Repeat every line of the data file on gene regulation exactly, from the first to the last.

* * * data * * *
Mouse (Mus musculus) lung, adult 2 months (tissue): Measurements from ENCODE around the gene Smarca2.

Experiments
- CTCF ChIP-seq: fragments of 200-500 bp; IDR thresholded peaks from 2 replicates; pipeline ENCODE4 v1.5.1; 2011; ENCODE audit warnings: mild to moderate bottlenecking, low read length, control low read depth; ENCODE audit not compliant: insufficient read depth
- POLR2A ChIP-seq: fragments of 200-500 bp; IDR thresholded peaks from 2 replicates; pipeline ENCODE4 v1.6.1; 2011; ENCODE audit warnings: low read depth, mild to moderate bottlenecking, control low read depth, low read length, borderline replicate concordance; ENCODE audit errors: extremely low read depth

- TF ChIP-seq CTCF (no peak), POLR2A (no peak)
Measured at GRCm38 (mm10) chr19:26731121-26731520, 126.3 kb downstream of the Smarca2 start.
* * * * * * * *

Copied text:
Mouse (Mus musculus) lung, adult 2 months (tissue): Measurements from ENCODE around the gene Smarca2.

Experiments
- CTCF ChIP-seq: fragments of 200-500 bp; IDR thresholded peaks from 2 replicates; pipeline ENCODE4 v1.5.1; 2011; ENCODE audit warnings: mild to moderate bottlenecking, low read length, control low read depth; ENCODE audit not compliant: insufficient read depth
- POLR2A ChIP-seq: fragments of 200-500 bp; IDR thresholded peaks from 2 replicates; pipeline ENCODE4 v1.6.1; 2011; ENCODE audit warnings: low read depth, mild to moderate bottlenecking, control low read depth, low read length, borderline replicate concordance; ENCODE audit errors: extremely low read depth

- TF ChIP-seq CTCF (no peak), POLR2A (no peak)
Measured at GRCm38 (mm10) chr19:26731121-26731520, 126.3 kb downstream of the Smarca2 start.